Gem County Emergency Medical Services is a unique collaboration of local government entities that rely heavily on volunteer personnel to provide emergency medical care responses. The ambulance and paramedic services also currently rely entirely on fees for services and grants to operate, receiving no direct tax dollars from Gem County or Gem County Fire District # 1 that oversees its operations.

That may change in the future but a service rate increase approved by the Gem County Commission in May looks to keep the operations self-supporting for now.

The EMS facilities at 330 East Main held an open house on May 22 for the public to take a peek into the operations and some of the emergency vehicles that cooperative grants have allowed the organization to purchase. Recent grants have added vital equipment and upgrades enabling better communication and services both on call locations and during enroute transports of patients.

The open house also emphasized the cooperative relationship between EMS, Gem County Fire District #1 and with Emmett City Fire, Emmett City Police, and the Gem County Sheriff’s Office.

Rick Welch, GCFD#1 director spoke to the value of that cooperation.

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“We have had a significant increase in the number of calls and when there are multiple calls at the same time it is impossible for our full-time and volunteer personnel to completely cover the need in a timely manner,” Welch said. “The very demands of moving patients due to size or limited mobility can be more than a standard dispatched team can handle. Having the backup of fire, police, and sheriff personnel makes this work.”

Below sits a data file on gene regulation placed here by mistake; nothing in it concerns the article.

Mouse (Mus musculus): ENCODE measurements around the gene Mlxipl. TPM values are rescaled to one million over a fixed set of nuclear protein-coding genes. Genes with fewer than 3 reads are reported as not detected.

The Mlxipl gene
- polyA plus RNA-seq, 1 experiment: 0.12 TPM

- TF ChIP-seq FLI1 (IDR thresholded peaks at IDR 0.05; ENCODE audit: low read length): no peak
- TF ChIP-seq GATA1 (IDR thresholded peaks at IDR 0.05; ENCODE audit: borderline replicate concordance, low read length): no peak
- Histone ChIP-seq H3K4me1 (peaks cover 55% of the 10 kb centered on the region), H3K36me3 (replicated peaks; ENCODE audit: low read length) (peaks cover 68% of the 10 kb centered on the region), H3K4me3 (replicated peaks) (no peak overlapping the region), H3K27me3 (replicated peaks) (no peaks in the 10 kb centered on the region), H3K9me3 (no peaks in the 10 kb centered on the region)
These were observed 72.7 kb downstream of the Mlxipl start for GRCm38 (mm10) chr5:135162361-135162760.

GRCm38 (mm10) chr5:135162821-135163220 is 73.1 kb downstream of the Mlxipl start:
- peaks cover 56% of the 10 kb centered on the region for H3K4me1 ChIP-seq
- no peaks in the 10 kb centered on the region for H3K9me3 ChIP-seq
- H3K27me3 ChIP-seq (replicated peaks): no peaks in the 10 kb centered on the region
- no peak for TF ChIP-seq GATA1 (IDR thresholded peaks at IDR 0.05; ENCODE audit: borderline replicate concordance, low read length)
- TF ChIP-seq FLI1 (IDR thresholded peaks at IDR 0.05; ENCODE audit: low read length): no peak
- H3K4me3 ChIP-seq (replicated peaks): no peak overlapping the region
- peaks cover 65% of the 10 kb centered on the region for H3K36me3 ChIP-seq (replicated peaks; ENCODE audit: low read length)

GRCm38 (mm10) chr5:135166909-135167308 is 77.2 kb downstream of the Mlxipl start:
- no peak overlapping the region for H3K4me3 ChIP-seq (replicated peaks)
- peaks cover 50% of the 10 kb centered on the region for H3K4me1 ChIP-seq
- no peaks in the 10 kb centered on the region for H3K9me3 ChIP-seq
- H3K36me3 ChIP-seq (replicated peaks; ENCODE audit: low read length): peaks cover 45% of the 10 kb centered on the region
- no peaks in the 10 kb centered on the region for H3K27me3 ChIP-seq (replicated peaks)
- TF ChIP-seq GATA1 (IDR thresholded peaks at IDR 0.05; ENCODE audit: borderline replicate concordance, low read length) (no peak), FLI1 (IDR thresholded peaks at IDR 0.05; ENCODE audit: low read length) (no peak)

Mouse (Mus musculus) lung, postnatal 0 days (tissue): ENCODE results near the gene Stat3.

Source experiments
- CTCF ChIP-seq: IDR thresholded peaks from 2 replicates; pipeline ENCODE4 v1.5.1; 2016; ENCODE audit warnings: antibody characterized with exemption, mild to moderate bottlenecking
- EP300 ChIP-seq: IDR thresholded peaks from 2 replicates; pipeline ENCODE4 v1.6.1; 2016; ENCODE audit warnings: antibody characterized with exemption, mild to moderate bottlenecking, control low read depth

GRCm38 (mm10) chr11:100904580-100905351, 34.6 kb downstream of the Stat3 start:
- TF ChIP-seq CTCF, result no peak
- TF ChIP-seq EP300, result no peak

Fee increases approved by the Gem County Commission reflect a need to fund some services that have previously been absorbed by EMS. Most service rates were increased from two to twelve percent over the previous scale. New fees are now included for treatments rendered when no transport is involved. This has become an issue with more care being provided particularly at nursing homes or in chronic care situations where multiple trips are made to assist a patient but not transported to a hospital.

Welch points out that if all fees charged were actually paid, the increase would not be needed, nor would potential future tax support. Like most medical care entities, a significant portion of fees are never recovered by either insurance or direct payment and have to be written off as uncollectable.

Again Welch points to the team approach of emergency service providers in Gem County as the key to making the current system work. “Hopefully that will continue to be the case as the population grows and ages in Gem County,” Welch said.

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